It concerns Belfast City Council’s decision to ban Last Tango in Paris, Bernardo Bertolucci’s controversial depiction of a doomed love affair. Four decades ago, the council’s Police Committee had the power to censor films it deemed unsuitable.
The document itself is a 1973 letter of complaint to the Town Clerk of Belfast City Council. The author states that the film ‘contains the most horrible debauchery’. They add that if the Police Committee believe the film is suitable for release they, ‘have taken leave of their senses’. He continues the Town Clerk may wish to see excerpts from the script if they're still unconvinced, but adds that, ‘your mind should be left thereafter with the task of trying to forget what you have read’.
Iain Fleming, from PRONI’s Digital Preservation Team, who picked the document of the month, said:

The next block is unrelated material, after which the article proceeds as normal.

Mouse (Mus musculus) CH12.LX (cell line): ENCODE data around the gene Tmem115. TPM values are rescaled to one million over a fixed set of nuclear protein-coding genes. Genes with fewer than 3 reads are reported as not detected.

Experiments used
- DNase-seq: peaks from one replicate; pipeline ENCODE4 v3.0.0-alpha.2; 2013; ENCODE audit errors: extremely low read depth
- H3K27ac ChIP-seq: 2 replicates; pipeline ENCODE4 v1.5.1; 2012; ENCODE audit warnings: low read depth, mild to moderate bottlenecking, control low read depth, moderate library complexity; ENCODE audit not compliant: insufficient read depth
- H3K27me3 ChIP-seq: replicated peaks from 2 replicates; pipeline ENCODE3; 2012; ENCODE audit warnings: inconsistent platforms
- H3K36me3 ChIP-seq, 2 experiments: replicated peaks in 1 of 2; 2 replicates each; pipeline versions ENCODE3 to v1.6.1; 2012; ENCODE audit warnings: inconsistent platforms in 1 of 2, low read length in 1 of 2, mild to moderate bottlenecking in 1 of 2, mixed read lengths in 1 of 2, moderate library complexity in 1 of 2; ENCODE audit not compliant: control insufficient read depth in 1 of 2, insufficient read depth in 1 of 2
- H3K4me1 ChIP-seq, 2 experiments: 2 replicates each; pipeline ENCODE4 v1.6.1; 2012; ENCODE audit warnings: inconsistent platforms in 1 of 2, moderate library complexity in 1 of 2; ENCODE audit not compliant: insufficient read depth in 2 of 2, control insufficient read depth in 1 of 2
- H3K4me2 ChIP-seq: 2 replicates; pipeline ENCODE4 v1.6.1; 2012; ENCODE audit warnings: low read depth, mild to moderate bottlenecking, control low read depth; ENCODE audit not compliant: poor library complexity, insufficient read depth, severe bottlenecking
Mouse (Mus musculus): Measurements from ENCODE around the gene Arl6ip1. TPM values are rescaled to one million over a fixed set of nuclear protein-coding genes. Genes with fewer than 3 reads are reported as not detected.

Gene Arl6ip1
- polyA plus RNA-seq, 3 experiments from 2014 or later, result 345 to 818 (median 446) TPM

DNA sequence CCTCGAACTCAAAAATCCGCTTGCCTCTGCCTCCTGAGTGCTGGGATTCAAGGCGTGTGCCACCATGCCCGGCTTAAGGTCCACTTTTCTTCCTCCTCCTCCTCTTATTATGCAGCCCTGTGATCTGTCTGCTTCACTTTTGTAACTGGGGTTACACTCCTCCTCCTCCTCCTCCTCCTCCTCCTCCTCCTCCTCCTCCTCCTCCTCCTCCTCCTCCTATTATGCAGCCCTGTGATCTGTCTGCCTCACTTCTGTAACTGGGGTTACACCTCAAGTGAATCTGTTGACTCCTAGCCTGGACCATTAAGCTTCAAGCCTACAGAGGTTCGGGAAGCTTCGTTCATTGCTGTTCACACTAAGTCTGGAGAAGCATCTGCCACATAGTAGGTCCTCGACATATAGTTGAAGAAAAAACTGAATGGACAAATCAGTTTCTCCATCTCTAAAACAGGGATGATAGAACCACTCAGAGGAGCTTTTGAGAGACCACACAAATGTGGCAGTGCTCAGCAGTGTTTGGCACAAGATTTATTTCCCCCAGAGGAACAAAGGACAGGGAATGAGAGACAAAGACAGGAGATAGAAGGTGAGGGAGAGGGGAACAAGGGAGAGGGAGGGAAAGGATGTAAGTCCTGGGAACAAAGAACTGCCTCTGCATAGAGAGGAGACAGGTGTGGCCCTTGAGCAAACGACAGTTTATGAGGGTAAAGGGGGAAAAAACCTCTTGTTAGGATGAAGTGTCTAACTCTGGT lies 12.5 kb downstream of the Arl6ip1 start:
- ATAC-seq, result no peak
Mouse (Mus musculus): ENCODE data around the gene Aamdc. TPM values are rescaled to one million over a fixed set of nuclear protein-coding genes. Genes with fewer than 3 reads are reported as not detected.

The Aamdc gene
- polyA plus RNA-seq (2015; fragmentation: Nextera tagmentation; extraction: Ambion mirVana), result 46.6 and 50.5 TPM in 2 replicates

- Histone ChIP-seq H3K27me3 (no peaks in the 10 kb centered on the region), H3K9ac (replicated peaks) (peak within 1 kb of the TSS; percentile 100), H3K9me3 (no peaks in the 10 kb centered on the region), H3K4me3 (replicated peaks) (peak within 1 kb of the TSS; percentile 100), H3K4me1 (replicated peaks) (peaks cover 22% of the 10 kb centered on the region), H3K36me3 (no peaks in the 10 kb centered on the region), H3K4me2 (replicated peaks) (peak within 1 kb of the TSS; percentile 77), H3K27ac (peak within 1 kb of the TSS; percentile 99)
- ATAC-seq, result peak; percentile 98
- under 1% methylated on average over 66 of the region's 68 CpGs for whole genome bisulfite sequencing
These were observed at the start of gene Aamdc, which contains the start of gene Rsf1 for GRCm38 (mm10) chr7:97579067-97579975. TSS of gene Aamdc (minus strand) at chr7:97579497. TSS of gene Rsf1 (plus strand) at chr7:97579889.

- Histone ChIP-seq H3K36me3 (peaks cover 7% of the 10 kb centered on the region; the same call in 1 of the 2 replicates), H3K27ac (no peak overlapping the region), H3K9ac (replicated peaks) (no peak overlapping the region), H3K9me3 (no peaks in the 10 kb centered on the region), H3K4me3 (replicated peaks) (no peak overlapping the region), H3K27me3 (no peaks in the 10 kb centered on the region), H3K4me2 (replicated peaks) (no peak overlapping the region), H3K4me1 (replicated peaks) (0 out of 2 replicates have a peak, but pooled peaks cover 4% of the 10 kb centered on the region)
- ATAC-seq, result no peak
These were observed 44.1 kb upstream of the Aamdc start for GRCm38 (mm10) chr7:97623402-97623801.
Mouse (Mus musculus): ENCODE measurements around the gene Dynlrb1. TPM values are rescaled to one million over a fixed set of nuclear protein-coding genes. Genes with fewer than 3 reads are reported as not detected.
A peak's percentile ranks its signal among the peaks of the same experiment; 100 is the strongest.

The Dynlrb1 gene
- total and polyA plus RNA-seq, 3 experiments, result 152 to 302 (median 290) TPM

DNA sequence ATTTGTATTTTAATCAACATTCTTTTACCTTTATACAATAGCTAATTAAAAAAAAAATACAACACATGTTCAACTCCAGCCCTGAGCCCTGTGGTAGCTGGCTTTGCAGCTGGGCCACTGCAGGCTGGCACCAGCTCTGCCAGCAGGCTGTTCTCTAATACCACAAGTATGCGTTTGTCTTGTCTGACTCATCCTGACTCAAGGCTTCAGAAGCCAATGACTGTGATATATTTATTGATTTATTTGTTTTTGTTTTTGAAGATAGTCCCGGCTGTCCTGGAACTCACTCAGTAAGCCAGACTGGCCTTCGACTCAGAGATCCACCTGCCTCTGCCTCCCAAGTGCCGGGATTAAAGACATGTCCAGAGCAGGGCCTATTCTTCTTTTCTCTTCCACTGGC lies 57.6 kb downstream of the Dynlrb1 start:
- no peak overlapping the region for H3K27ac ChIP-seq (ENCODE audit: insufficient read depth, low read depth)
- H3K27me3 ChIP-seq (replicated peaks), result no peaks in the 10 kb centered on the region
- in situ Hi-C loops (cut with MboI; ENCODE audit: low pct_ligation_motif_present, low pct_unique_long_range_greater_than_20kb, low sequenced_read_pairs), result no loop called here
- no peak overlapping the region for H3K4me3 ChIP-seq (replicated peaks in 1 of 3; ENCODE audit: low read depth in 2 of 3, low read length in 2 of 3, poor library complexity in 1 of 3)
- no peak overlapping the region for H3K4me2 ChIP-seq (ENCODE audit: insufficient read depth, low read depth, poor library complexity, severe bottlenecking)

“I love movies and the history of film. Last Tango in Paris is a controversial classic which went on to earn Oscar nominations.
A little over 40 years ago, a Police Committee made the ultimate decision about whether audiences in Belfast could see it. I find that fascinating and a little strange - that is why I was drawn to this letter, which gives some sense of the moral outcry around the film.”
This letter forms part of a correspondence campaign from a number of civic and religious groups who complained to the Town Clerk. Following a special screening to members of the Council and Police Committee, the film was banned in September 1973.
In the PRONI catalogue, the letter, along with a range of correspondence about the controversy, is contained in a Local Authority file with the PRONI reference LA7/3/A/223. The document is open to the public and available to view at PRONI.
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